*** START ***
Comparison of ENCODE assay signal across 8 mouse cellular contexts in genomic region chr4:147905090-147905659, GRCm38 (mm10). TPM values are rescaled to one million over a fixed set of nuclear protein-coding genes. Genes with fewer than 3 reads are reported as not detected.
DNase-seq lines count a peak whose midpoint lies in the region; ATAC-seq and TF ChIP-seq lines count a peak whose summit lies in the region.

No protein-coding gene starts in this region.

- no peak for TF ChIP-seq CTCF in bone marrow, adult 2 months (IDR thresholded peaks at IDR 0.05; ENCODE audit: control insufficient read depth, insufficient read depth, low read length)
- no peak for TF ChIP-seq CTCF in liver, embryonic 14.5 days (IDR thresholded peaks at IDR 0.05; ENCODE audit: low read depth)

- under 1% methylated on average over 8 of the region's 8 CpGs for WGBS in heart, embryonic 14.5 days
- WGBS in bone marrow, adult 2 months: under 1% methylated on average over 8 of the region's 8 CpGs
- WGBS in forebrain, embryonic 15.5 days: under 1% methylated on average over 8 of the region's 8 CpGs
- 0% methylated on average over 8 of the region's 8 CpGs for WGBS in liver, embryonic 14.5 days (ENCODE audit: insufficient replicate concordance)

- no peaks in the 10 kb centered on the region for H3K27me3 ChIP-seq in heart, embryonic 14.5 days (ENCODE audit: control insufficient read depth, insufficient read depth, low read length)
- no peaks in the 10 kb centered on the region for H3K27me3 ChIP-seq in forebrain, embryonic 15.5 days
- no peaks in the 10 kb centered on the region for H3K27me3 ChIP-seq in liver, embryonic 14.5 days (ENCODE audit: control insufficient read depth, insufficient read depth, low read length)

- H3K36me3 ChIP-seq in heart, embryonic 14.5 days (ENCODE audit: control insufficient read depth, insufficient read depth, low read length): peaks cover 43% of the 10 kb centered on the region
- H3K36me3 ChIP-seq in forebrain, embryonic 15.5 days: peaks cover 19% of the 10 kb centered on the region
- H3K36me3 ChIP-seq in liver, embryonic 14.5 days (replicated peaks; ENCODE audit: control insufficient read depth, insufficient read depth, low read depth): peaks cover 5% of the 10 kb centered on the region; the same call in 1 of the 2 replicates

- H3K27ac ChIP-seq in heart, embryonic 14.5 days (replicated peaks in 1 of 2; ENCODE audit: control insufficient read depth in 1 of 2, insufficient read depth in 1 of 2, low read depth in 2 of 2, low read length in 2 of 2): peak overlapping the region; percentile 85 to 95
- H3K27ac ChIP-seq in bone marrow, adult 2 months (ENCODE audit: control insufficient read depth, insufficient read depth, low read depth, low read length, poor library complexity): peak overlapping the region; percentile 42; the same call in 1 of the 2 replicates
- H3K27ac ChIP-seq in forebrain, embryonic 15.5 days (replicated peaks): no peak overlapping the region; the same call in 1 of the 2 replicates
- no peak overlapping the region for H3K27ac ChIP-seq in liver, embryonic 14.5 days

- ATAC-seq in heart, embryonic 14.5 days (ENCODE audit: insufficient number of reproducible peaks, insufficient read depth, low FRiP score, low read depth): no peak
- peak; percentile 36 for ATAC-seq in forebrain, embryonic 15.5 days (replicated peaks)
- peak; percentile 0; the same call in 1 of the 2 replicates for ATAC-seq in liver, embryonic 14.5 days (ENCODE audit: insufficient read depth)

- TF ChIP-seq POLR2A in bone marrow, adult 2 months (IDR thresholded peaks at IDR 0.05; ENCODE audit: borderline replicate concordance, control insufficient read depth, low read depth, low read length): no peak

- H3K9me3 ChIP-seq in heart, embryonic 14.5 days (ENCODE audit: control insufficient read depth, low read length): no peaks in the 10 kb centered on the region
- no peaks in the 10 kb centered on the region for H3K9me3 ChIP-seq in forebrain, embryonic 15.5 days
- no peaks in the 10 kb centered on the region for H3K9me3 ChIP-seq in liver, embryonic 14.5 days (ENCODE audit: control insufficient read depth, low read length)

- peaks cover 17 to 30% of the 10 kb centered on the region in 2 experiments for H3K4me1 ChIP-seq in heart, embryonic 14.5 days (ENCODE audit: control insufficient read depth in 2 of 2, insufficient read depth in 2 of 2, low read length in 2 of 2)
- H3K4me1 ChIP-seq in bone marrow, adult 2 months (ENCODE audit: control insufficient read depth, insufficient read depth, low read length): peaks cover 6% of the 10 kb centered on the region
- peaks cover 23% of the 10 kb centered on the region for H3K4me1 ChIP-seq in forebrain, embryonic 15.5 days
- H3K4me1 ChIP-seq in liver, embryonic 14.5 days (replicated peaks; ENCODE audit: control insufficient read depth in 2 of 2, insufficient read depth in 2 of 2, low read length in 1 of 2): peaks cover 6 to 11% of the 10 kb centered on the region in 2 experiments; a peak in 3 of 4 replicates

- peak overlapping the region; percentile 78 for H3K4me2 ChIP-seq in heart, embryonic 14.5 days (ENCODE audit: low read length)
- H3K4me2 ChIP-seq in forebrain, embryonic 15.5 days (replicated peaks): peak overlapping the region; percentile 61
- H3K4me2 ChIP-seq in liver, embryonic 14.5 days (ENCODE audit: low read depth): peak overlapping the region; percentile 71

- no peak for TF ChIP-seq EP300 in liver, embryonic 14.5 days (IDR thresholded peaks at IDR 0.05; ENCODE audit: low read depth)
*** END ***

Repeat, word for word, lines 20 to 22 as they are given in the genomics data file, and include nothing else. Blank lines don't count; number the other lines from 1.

- ATAC-seq in heart, embryonic 14.5 days (ENCODE audit: insufficient number of reproducible peaks, insufficient read depth, low FRiP score, low read depth): no peak
- peak; percentile 36 for ATAC-seq in forebrain, embryonic 15.5 days (replicated peaks)
- peak; percentile 0; the same call in 1 of the 2 replicates for ATAC-seq in liver, embryonic 14.5 days (ENCODE audit: insufficient read depth)